Thursday, May 15, 2014
More Than This: Book Review
Three months ago I joined my local bookshops's Teen Book Club. I felt kind of "meh" about the first book we read, so I wanted to post my review about our most recent book discussion.
In April we read Patrick Ness's More Than This. I have had Ness's The Knife of Never Letting Go on my to-read list for a long time, but have never gotten around to reading it, so this was my first foray into his writing style. To be honest, I was completely prepared to hate this book.
More Than This starts out with our narrator Seth waking up after he had died drowning. Late at night, by himself in the ocean. The context clues are there early on on how he came to be in the ocean, but later in the book it is fully revealed. AND I WAS TOTALLY RIGHT! Anyway, Seth wakes up thinking he is in hell or purgatory, which looks an awful lot like the English town he grew up in.
At first I felt like this book read way too slow, and I was waiting for it to get to the point. Ness tells the story of how Seth comes to be in "hell" in a series of dream sequences, which I actually liked, because otherwise it was pretty boring. If the book had continued with Seth dreaming about his past mistakes while he was in "hell" I don't think I would have liked this book. At that point I hadn't been that far into the book, but I knew there had to be more to the story. Something was going to happen; something big, and I was determined to find out what that was.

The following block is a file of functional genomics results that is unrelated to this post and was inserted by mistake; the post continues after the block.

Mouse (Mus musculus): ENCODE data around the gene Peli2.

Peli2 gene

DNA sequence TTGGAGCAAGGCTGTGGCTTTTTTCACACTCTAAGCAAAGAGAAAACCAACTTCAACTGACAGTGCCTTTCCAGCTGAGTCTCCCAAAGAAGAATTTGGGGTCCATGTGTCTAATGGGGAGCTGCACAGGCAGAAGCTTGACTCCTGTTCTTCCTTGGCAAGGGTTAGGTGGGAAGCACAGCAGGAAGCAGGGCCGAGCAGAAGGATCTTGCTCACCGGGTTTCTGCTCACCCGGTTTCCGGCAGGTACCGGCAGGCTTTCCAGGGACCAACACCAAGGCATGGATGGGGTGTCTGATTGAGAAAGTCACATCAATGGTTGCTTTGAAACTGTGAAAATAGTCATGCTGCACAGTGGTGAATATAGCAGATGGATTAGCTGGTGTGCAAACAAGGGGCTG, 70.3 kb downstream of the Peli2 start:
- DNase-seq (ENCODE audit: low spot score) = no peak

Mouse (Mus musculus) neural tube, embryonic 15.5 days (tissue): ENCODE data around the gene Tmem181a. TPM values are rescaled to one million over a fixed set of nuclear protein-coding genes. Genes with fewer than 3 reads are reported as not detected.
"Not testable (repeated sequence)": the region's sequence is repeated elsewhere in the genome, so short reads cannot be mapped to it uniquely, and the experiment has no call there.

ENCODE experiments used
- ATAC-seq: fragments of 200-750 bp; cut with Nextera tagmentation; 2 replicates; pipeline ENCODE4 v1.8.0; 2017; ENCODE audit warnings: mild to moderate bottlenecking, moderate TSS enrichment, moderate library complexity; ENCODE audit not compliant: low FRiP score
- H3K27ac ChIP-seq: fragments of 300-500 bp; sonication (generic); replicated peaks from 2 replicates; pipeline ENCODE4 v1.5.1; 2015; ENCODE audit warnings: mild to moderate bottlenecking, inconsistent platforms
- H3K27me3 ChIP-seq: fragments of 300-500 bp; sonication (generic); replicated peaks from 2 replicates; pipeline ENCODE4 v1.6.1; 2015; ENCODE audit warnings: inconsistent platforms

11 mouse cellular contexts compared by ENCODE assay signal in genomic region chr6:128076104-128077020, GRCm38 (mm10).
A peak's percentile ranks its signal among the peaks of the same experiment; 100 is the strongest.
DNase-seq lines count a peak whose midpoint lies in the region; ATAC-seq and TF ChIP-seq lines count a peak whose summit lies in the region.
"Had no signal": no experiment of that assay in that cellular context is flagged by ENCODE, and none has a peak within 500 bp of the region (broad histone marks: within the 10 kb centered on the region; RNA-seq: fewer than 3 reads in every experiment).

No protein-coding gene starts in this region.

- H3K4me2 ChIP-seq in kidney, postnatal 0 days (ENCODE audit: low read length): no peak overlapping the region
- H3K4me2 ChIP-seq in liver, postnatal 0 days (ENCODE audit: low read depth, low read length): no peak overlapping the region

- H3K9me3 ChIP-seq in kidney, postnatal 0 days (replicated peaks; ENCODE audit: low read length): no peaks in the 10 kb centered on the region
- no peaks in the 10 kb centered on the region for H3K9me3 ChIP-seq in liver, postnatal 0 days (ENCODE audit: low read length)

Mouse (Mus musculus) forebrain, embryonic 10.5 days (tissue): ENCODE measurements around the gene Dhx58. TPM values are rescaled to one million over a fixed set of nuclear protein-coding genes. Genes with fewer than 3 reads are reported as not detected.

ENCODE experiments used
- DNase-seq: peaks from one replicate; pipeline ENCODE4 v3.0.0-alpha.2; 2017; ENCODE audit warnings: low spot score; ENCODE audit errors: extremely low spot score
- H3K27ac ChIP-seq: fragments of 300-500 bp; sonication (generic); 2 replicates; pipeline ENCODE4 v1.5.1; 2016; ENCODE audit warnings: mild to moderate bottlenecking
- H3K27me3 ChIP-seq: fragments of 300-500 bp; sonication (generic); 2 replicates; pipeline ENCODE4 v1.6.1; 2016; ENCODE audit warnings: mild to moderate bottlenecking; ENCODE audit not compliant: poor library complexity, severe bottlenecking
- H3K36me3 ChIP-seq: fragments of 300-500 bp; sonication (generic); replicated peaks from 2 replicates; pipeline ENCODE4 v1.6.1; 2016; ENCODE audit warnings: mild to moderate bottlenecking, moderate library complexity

I don't want to give it away, but Seth does meet other people in this "hell" of his. The thing I liked about this part was that Ness actually told you how to pronounce the two characters names. Do you know how many books I have read where I had been mispronouncing the characters name the whole time? Too many!
This book is not necessarily a philosophical discourse on death, but it does have a lot of commentary on the way we live our lives in this day and age. In the digital age. This story is very much a hero vs. villain story, with a villain who is not exactly evil. You'll see what I mean when you meet The Driver later on in the story. (Side note for those we have read: Did anyone else picture Daft Punk when he came into the story?)
I can't really tell you much more about this book, without giving away more details that I think are too essential to the plot. What I can say is that this book is a game changer. This book will test your patience in the beginning, but I promise if you plow through it, in the end it will be worth it. This book was a huge surprise for me, and I really like a book that spins you on your head and keeps you guessing.
Who has read it? What are your thoughts? Leave a comment below and let me know.
Happy Reads Everyone!